Radeon Graphics Card Prices Plunge Below MSRP Amid Crypto Crash, GeForce Dropping Too
It's taken a minute or three, but graphics card prices are finally starting to normalize. In some cases, you can even find a GPU selling for below its launch price, something that was unheard of over the past year or so. This is all happening as the cryptocurrency market finds itself in a bit of a tailspin. That's not likely a coincidence.
AMD and NVIDIA have always been vague about how many of their GPUs end up in the hands of cryptocurrency miners. That's largely because it's a stat that is difficult to track, even more so when factoring in casual miners (like gamers who might have mined Ethereum and other crypto when stepping away from their PCs, but didn't devote a system entirely to mining).
For the most part, there has been a correlation between GPU street pricing trends as they relate to MSRP, and the cryptocurrency market. That doesn't mean crypto is the sole cause of rising and falling GPUs prices, but most would agree it is playing a role to some extent.
In any event, the folks at 3DCenter have continually monitored GPU street price trends based on the average cost at "major German retailers," and plots it out each month. Here's the latest iteration of that ongoing graph...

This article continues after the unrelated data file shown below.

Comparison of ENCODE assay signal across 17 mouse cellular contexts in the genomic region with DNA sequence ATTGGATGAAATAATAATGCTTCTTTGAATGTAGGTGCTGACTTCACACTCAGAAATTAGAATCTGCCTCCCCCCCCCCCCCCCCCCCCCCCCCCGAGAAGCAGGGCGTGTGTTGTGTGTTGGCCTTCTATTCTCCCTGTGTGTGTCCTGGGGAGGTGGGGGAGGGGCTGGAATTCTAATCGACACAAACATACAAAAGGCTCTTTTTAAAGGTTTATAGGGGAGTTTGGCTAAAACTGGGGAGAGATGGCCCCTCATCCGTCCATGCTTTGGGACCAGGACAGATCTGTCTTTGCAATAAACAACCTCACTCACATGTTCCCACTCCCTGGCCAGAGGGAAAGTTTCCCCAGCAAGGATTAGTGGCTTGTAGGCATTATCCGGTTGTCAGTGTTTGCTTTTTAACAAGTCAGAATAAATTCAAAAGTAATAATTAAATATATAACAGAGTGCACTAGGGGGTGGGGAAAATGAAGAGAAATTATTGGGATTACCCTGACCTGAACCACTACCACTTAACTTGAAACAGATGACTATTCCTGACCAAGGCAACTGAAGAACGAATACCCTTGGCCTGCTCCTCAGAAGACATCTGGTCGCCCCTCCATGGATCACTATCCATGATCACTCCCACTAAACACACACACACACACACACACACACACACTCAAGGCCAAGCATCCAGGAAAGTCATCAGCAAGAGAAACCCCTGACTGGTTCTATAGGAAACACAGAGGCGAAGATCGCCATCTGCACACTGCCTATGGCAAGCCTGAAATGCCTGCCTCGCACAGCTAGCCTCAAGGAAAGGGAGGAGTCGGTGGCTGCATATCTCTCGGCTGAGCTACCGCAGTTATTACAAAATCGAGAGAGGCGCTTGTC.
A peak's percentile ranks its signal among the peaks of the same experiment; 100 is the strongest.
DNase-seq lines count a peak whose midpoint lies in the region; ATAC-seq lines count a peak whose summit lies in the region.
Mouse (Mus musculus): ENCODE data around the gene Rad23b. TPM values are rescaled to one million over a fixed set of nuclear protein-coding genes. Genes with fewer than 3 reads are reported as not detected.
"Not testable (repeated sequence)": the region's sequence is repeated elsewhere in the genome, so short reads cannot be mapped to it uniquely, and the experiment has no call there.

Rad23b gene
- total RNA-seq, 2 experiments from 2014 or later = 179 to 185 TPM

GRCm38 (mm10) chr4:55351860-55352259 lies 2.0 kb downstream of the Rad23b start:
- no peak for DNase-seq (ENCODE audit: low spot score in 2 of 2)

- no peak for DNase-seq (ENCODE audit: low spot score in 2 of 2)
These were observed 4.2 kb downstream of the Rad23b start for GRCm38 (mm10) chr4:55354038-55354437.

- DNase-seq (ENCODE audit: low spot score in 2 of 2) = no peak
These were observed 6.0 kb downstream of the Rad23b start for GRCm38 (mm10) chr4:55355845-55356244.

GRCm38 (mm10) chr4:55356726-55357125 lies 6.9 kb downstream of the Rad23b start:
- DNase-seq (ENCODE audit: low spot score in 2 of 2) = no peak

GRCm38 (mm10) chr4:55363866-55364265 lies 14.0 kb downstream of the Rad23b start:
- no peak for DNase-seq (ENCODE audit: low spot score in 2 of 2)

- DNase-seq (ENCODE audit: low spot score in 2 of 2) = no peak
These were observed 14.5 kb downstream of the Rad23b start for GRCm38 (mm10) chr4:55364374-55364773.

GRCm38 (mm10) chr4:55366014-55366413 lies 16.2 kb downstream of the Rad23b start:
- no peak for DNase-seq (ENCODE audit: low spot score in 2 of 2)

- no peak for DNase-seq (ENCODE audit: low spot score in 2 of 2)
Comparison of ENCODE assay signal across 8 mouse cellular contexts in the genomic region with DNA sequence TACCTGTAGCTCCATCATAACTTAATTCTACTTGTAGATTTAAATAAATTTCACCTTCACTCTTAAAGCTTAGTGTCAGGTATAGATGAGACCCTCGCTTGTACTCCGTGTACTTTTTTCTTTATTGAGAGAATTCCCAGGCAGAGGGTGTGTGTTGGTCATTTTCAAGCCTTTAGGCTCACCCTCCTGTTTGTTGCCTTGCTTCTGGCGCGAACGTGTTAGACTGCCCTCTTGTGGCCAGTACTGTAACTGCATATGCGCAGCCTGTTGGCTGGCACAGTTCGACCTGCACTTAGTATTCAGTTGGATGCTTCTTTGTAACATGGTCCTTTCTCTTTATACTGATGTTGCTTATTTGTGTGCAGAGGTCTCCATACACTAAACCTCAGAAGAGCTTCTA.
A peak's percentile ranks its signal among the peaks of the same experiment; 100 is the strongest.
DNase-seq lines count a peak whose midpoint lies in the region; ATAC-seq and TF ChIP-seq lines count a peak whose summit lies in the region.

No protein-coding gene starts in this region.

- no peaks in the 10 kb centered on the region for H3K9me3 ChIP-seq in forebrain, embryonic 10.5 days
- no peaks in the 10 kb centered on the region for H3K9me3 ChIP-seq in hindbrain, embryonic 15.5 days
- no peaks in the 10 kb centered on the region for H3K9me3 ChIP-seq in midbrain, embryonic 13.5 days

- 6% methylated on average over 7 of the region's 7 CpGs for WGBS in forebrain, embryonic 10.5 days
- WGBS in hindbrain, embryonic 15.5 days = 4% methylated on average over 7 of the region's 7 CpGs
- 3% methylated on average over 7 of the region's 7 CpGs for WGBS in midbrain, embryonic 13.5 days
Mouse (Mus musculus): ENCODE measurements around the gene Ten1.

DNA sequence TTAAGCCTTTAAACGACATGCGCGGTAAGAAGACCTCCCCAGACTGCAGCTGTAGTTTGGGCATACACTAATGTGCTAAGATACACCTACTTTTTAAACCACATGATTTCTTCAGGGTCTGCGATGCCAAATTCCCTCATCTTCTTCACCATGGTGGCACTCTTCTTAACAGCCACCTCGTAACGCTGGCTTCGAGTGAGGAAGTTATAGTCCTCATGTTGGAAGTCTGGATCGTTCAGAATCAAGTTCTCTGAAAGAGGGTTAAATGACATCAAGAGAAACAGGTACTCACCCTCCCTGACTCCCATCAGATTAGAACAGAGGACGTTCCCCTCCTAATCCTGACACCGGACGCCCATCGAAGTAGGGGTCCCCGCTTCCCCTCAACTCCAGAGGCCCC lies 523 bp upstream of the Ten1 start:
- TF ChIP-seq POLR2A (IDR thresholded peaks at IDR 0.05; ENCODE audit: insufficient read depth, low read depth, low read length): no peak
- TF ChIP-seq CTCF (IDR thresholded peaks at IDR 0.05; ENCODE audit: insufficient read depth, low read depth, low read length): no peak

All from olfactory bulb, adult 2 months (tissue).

At their peak, GeForce RTX 30 series graphics cards were selling for 218 percent above MSRP, while AMD Radeon RX 6000 GPUs commanded 116 percent above launch pricing. That was the situation in May 2021. Fast forward to know and NVIDIA's graphics cards are just 2 percent above MSRP on average, while AMD's cards have dropped 8 percent below.
As the site points out, a lot has happened in the past few weeks to help drive prices down. Chief among them is that ETH profitability is less than a tenth of what it was in May of last year. We wrote about this recently, noting that the cryptocurrency market crashed so hard that it's no longer profitable to mine ETH in some places.
There's a trickle down effect at play, too. With crypto mining taking a nose dive, miners have begun flooding the market with used GPUs. This has increased availability, which in turn has helped push prices down.
Another factor is that both AMD and NVIDIA are expected to launch next-generation graphics card this year. It's hard to ignore all the leaks and rumors, and rather than pay MSRP-level prices for GPUs that are about to become last-gen products, many gamers are undoubtedly waiting for Ada Lovelace (NVIDIA) and RDNA 3 (AMD) to arrive.